Where politics is personal not partisan

Dear Feminism – I Think We Have a Problem

Feminism
Dear Feminism – I Think We Have a Problem

Feminism has an image problem. That is not news. The news is that Trump may single-handedly force a meaningful discussion on fixing that.

“And just remember, there is a special place in hell for women who do not help each other out.”
 
I was not shocked when Madeleine Albright made that remark in February 2016 — it is a line she has being using for years.  Irrespective of whether or not the statement was intended to be tongue-in-cheek, it backfired — badly.  Why?  Partly because many viewed the remark as a radical attempt to constitute women as a “sex class”.  Aside from common biology, millions of American women did not feel they had enough in common with Hillary to vote for her, and were under no obligation to suppress their political convictions in the name of gender.
 
Women and the feminist movement were not Hillary’s firewall.
 
Across the US, millions of Americans are outraged by Trump’s continued rhetoric with regards to women, and anxious about what actions he and his political allies may take during his tenure as the 45th President.  
 
Politicians and Justices may very well send Roe v. Wade to the “ash heap of history”, to quote Mike Pence.  Planned Parenthood could be defunded — an institution that provides services and information to an estimated 2.5 million men and women on an annual basis.  Planned Parenthood is not perfect and is in need of some reform, but it is a lifeline for many. Let us not forget that Donald Trump has a sexual misconduct problem, and that goes beyond the infamous “grab them by the p____” moment. 
 
In recent years, I started to critically examine my own longstanding affiliation with feminism, and question where I fit in.  In spite of the fact that a woman nearly won the Presidency, much of what Trump stood for emboldened my own advocacy for more gender equality and respect for women in society.  It also led to me to question why feminism is not a popular badge to wear. 
 
I believe that powerful campaigns for gender equality and against discrimination work best when narratives are promoted that at least attempt to be inclusive.  Perhaps one of the reasons why swathes of Americans are distancing themselves from the term is not because they are opposed to gender equality, but because certain rhetorical strategies of feminist groups have made the movement as a whole look petty.  Misplaced anger can end up creating all the wrong headlines, distracting from the everyday lives of people genuinely battling discrimination.  When Ryan Gosling mentioned in his Golden Globes speech that his wife stayed at home while he worked on La La Land, the Internet erupted with commentators making a thinly veiled assumption that she did so by virtue of unequal power relations in society.  The real ‘la la’ was people making irresponsible statements about people they do not know personally — individuals whose lives are just as complex as our own.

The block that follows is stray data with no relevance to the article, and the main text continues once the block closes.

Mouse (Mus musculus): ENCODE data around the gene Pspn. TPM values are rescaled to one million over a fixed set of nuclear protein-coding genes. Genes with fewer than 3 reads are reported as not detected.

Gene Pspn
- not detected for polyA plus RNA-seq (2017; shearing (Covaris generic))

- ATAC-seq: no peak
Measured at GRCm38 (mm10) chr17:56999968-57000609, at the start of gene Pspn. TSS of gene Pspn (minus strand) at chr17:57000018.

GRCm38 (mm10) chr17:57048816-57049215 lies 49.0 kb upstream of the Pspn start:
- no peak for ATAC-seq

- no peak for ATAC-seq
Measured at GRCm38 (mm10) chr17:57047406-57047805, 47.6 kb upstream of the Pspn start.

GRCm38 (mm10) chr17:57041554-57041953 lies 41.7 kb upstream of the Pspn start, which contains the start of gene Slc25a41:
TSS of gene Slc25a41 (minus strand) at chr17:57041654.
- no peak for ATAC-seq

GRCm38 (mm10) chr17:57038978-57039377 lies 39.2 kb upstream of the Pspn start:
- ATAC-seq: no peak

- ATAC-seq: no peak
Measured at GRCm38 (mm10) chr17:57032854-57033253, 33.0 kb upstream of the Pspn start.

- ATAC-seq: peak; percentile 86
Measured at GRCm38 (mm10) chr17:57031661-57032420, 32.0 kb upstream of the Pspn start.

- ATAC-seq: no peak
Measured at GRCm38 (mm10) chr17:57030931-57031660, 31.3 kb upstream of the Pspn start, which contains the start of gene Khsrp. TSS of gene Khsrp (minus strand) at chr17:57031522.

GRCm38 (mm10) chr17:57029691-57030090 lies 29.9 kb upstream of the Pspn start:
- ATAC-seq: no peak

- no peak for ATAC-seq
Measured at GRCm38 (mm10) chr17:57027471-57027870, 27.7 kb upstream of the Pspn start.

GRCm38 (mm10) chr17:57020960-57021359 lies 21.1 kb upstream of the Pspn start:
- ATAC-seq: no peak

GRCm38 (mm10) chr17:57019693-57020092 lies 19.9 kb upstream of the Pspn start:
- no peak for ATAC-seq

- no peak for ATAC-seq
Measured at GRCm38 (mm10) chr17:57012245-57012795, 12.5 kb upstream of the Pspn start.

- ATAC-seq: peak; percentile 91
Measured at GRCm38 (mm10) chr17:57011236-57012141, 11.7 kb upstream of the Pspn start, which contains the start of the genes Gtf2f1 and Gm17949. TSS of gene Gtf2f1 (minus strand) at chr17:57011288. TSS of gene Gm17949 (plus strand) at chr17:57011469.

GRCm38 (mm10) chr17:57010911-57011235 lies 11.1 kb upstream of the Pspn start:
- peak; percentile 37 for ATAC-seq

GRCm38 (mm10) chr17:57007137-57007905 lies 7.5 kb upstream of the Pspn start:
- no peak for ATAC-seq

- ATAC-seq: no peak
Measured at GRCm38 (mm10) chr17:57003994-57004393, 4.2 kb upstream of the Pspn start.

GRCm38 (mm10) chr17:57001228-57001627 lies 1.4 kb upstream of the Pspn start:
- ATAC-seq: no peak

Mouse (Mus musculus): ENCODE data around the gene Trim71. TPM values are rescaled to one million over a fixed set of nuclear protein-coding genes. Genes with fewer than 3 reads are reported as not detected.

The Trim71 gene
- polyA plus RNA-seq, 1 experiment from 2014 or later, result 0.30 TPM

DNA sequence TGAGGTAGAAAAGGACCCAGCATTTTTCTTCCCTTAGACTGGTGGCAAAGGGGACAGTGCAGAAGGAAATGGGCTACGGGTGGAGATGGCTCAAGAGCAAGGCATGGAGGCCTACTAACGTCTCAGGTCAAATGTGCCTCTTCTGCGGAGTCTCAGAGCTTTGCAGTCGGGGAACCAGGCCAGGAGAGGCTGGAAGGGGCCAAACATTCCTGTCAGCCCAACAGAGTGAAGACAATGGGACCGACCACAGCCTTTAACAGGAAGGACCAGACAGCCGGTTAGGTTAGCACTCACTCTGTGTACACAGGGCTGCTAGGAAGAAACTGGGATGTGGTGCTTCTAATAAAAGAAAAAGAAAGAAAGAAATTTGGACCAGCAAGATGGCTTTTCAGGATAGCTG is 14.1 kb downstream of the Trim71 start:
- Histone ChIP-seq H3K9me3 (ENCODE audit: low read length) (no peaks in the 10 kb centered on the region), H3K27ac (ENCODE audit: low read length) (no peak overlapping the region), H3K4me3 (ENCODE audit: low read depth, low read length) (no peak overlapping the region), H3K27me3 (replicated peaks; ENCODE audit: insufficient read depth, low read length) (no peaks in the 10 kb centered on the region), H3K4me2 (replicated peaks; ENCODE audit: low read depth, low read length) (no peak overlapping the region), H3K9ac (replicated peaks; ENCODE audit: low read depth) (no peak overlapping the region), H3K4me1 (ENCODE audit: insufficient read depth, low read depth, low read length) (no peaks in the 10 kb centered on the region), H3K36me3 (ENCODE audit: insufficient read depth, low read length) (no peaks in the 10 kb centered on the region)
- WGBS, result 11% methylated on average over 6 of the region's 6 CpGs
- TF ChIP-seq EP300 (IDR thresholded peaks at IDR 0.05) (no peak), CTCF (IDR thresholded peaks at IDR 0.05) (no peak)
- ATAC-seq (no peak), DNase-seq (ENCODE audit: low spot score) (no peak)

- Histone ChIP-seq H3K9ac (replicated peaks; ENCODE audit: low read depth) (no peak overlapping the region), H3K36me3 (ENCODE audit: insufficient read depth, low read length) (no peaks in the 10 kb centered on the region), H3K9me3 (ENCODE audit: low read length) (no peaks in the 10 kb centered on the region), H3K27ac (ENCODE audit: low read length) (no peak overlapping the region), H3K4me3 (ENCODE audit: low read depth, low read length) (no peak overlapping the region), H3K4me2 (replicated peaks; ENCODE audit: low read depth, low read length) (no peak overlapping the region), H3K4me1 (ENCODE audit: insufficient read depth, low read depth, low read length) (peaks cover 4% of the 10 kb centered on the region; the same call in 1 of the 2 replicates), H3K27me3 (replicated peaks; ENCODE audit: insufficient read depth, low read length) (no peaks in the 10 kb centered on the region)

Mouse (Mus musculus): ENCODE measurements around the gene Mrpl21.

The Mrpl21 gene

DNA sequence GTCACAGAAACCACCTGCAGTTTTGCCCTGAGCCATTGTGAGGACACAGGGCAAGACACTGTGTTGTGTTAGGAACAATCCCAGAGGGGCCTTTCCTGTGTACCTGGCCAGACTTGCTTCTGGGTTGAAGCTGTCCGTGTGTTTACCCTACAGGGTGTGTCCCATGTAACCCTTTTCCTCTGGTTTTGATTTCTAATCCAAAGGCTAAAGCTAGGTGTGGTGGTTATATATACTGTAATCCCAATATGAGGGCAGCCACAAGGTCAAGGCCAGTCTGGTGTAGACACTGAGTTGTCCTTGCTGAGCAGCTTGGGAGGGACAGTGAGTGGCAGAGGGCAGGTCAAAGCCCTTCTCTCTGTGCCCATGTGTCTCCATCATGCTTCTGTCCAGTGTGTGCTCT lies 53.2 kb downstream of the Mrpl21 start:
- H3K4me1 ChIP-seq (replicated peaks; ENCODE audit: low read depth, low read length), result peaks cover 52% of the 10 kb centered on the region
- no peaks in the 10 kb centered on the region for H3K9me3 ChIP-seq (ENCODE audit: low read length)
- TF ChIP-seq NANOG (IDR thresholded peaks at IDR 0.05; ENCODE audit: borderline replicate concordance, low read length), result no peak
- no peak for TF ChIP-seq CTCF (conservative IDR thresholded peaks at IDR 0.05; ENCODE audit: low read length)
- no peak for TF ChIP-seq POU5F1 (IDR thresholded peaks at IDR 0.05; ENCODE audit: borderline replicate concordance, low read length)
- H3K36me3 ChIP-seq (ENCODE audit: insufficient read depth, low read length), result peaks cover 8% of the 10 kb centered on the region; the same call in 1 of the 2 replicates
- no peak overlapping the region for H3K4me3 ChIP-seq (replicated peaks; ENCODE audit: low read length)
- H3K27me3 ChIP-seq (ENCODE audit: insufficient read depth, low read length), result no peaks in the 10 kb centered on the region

READ
News Literacy Project Module 4: How to Know What to Believe

Alienation is counter-productive, and it is a turn off to people who could be potential supporters.  Gender equality to me is more about expanding opportunities and breaking down arbitrary barriers.  The rise of the portmanteau ‘mansplaining’ is yet another failed attempt to highlight systematic behaviors and attitudes that lead to discrimination.  The problem I have with the term is that it is wholly exclusionary.  I have spent a fair amount of time dealing with condescension from men, but my reason for rejecting the term is because not all male-female interactions are based on subservience.  Another publicity faux pas was the controversial “I Had An Abortion” t-shirts launched by Planned Parenthood over a decade ago.  Despite myself being pro choice, the message was tone deaf to the actual conversation and provided pro-life groups with enough reasons to criticize the organization.  The campaign was lacking in tact.           
 
There is also a great deal of hypocrisy in action.  When the actress Kaley Cuoco stated that she does not identify as a feminist, she was subjected to a vicious backlash by many social media users asserting that she was ‘dumb’ and needed to be educated.  So much for freedom and choices.  The decision to not identify as a feminist is a right and a freedom; it has nothing to do with ignorance or being indifferent to misogyny.   Then we had Gloria Steinem, a longstanding feminist icon, making a statement during a TV interview last year that young women were supporting Bernie Sanders in order to meet ‘boys’.  That didn’t go down well. To put it bluntly, feminism does have a publicity problem and it is sending mixed messages.  
 
I still believe there is a place for feminism in today’s climate.  There is a lot to be angry about, but misplaced anger and toxicity does not contribute to healthy civil discourse and clouds rational judgment.  I am still wearing the feminist badge (my choice, not imposed), but I won’t defend the indefensible.  

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Fiona Trafton
About Fiona Trafton 25 Articles
Fiona Trafton has worked for elected officials in both the European and Scottish Parliament as a political staffer. She now lives in the Greater Seattle area with her husband. Fiona is a professional writer with extensive experience in ghost writing, blogging and message development -- to name but a few. When she is not writing, she enjoys photography, art, following her favorite soccer team and traveling.
Contact: Twitter

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